Laws about hiring felons vary from state to state. Many states, recognizing that an ever increasing number of Americans have some type of criminal record, discourage discrimination in hiring solely on that basis. The specific laws of each state are within their civil codes.
Many states ban convicted felons from holding certain types of professional licenses. In Connecticut, for example, agencies may suspend, revoke or deny professional licenses for a wide variety of occupations regulated by the Department of Public Health, many segments of building construction and professions such as accounting and insurance sales solely on the basis of a past conviction. Positions relating to law enforcement and the legal system are usually closed to felons.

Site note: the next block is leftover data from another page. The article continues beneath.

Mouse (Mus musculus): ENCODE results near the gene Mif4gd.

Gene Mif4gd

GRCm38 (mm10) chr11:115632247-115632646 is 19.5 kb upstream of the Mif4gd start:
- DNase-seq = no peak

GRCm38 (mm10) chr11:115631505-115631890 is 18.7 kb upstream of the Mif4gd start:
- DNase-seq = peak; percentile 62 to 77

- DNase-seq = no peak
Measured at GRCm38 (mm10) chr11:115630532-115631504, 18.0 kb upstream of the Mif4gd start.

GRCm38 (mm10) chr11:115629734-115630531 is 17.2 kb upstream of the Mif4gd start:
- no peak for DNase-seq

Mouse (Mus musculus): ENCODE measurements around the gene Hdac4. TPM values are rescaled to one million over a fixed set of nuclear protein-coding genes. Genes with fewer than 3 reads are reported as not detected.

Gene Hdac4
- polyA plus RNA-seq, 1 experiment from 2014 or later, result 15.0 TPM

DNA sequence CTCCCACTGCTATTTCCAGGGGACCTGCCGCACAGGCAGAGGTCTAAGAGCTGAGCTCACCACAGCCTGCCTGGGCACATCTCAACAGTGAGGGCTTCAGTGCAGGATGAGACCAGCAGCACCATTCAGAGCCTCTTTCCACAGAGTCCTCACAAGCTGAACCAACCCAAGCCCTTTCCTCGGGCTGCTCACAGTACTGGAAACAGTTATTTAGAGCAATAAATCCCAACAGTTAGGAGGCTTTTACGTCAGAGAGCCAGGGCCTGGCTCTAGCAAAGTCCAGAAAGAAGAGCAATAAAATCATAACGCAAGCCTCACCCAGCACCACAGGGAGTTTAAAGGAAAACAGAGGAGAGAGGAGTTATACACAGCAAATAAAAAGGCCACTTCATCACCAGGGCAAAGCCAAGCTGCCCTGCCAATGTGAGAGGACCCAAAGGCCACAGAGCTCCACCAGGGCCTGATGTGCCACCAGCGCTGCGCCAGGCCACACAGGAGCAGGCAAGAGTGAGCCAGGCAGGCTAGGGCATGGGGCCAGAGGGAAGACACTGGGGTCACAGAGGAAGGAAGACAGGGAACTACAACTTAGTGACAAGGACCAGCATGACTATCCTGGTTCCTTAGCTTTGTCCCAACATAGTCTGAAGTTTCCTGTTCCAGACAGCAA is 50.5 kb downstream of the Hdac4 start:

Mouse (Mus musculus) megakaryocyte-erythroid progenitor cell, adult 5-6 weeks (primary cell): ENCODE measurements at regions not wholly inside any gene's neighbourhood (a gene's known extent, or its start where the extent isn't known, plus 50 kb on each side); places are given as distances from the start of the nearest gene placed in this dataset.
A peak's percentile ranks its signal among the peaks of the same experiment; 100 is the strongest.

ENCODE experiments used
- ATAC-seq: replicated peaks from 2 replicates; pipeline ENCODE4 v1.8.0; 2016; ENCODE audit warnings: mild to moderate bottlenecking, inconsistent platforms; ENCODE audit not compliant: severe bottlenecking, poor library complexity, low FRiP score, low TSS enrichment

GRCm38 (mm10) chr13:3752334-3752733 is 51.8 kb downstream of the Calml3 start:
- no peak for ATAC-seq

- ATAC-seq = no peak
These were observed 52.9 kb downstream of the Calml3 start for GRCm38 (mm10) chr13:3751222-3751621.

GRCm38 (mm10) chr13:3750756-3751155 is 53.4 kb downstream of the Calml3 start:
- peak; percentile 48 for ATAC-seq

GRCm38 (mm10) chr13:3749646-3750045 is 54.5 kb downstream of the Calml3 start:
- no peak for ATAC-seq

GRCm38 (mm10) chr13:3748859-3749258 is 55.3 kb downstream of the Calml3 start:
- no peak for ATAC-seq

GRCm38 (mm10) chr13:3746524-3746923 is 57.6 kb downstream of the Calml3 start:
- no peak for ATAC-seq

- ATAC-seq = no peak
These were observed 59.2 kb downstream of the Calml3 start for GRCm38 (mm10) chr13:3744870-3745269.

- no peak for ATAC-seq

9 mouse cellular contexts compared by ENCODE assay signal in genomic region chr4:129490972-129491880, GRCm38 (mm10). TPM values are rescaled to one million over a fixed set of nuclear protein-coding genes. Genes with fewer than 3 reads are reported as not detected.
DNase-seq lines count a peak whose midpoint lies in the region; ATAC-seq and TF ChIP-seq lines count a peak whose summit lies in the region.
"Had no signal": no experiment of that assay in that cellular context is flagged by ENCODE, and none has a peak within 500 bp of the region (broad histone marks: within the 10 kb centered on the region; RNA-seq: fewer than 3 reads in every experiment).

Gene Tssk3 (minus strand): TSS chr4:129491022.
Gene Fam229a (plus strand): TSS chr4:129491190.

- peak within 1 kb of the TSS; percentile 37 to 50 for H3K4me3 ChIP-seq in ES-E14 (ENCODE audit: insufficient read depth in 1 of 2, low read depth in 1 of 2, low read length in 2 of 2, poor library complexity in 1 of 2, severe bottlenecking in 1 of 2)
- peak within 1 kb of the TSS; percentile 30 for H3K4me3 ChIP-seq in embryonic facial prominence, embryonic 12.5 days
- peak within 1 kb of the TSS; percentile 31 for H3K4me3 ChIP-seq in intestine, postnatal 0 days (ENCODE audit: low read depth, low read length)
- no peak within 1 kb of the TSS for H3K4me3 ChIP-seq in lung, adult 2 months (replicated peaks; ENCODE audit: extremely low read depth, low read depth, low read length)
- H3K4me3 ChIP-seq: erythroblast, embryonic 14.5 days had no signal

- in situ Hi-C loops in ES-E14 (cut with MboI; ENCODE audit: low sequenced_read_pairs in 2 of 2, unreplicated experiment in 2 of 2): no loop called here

Other laws require an employer to demonstrate that the nature of an individual's conviction would directly affect her fitness for the job. A conviction for embezzlement or theft could disqualify a person from jobs that involve record keeping or handling money, for example; a DWI might disqualify someone from driving professionally.
Certificates of Relief
Another area where laws vary widely from state to state is that of certificates of relief from disabilities, also known as expungement, sealing of records or certificates of good conduct. Though difficult in most places for felons to obtain, such certificates can significantly widen opportunities available to convicted individuals.